“Some analysts believe the Apple-Google battle is likely to get much rougher in the months ahead,” Peter Burrows reports for BusinessWeek. “Jonathan Yarmis, research fellow with the consulting firm Ovum, thinks Apple may soon decide to dump Google as the default search engine on its devices, primarily to cut Google off from mobile data that could be used to improve its advertising and Android technology. Jobs might cut a deal with—gasp!—Microsoft to make Bing Apple’s engine of choice, or even launch its own search engine, says Yarmis. ‘I fully expect [Apple] to do something in search,’ he adds. ‘If there’s all these advertising dollars to be won, why would it want Google on its iPhones?'”
Burrows reports, “‘This rivalry is going to accelerate innovation,’ says Andreas Bechtolsheim, a co-founder of Sun Microsystems and an early investor in Google. ‘Apple goes pretty fast, but having someone chasing you always makes you go faster. This is going to be good for consumers.'”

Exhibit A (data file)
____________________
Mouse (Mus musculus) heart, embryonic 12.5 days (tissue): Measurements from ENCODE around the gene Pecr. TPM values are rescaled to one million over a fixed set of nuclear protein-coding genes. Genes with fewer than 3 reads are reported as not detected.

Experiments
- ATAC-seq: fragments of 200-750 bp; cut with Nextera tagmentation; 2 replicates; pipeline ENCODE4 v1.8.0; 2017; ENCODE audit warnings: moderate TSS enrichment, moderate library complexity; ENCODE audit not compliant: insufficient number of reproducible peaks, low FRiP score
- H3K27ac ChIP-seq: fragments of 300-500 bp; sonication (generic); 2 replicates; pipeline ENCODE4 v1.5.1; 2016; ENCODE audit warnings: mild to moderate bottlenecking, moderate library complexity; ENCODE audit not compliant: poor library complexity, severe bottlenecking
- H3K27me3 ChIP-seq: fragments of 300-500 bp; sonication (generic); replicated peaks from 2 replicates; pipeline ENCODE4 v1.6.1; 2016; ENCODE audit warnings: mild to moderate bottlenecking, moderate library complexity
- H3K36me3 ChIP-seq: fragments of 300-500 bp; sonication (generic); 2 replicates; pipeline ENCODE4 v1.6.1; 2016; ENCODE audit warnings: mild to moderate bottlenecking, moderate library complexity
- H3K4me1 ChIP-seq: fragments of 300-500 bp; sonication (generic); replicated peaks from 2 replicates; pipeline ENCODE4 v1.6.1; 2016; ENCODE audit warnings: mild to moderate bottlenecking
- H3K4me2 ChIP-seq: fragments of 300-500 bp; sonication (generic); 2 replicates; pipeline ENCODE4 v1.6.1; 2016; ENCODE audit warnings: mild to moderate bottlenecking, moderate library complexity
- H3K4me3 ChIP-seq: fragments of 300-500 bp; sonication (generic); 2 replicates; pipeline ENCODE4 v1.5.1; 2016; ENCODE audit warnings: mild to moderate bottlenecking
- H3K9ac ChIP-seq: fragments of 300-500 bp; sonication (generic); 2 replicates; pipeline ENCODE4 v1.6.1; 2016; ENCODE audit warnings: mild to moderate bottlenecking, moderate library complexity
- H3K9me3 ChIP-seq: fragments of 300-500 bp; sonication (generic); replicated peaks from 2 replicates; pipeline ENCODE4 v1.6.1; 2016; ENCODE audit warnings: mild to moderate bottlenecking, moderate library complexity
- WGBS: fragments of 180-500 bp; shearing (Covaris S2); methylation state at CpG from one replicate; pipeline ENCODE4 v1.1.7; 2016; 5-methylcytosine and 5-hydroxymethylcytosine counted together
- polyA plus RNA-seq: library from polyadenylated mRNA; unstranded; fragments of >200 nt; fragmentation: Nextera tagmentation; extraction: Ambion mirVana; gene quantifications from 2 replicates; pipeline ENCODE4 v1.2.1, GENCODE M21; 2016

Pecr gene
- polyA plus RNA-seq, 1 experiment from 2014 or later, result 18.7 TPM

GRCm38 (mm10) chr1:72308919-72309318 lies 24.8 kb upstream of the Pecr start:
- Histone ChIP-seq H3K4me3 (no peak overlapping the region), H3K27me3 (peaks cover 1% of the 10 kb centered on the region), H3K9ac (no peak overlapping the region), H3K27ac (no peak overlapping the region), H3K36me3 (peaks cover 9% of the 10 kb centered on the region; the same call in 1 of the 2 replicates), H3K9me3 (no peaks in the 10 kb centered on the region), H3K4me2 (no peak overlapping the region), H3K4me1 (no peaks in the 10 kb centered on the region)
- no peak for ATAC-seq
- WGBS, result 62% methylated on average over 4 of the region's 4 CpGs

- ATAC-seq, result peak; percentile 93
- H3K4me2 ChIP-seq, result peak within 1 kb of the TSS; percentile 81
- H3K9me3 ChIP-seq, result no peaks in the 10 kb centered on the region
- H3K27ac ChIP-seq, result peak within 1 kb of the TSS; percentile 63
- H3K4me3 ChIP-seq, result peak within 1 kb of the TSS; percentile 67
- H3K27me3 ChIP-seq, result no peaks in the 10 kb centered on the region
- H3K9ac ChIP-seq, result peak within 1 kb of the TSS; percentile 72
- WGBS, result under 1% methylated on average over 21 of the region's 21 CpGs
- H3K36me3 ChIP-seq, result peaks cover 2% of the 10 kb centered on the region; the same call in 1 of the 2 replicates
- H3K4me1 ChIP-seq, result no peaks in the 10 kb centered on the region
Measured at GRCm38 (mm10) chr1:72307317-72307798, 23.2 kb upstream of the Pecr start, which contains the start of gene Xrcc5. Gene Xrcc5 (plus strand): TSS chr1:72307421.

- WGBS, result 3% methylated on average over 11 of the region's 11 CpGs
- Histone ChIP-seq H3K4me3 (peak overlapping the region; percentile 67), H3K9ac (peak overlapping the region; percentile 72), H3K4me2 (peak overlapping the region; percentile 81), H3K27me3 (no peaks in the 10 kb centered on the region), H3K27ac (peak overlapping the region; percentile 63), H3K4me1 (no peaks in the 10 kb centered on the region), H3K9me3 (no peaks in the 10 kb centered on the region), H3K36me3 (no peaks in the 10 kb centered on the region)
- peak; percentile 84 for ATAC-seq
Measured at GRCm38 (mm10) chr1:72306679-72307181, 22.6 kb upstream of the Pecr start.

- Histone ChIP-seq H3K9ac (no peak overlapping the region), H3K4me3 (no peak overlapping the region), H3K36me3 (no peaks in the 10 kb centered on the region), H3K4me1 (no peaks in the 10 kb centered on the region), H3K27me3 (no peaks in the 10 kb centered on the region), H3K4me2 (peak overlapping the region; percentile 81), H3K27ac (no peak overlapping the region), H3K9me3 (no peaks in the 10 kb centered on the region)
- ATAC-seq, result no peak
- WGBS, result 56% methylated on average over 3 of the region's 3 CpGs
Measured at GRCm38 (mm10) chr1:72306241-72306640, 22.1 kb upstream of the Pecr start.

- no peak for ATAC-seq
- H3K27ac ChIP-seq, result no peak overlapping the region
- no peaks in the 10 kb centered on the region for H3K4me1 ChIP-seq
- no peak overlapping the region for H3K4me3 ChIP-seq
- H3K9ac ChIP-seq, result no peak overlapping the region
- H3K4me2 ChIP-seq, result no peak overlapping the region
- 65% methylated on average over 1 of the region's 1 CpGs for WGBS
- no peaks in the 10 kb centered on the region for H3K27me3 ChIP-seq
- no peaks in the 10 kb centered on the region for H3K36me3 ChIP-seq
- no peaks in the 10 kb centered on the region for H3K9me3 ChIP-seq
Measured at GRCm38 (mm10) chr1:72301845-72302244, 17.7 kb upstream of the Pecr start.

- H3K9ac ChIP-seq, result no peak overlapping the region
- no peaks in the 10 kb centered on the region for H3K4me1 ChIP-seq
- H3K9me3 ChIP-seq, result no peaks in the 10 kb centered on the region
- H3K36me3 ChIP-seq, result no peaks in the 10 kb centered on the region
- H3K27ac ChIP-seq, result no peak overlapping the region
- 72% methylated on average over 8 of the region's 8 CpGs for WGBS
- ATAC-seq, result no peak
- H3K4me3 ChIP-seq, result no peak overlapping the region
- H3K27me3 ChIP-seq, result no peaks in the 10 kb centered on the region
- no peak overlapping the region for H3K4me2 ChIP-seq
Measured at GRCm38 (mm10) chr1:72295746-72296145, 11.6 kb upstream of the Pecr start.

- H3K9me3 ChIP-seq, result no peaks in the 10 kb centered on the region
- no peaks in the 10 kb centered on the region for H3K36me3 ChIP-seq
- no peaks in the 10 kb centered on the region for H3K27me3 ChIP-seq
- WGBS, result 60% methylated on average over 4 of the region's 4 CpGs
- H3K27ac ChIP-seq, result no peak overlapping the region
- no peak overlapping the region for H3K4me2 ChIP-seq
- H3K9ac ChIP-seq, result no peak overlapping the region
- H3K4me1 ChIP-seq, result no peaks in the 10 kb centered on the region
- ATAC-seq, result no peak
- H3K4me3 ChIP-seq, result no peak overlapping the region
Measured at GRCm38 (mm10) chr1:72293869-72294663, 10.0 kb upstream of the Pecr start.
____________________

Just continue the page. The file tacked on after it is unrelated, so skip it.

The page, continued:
“Still, in a battle over the future of computing, friendship will almost surely be a casualty of progress,” Burrows reports. “‘You can just feel the tension rising,’ says Piper Jaffray analyst Gene Munster. ‘Until the Nexus One, the competition was at arm’s length. But the iPhone is Apple’s darling. Now it’s personal.'”
Full article here.
MacDailyNews Note: Currently, iPhone and iPod touch users have a choice of built-in search engines within Mobile Safari: Google or Yahoo (Settings>Safari>Search Engine) with Google being “on” by default on new Apple devices.
In addition, there are many Web Search apps available for iPhone and iPod touch. See them all via Apple’s iTunes App Store here.
Mac Safari users can easily install a plug-in such as the free Glims, to add multiple search engine choices to Safari.
[Thanks to MacDailyNews Reader “Fred Mertz” for the heads up.]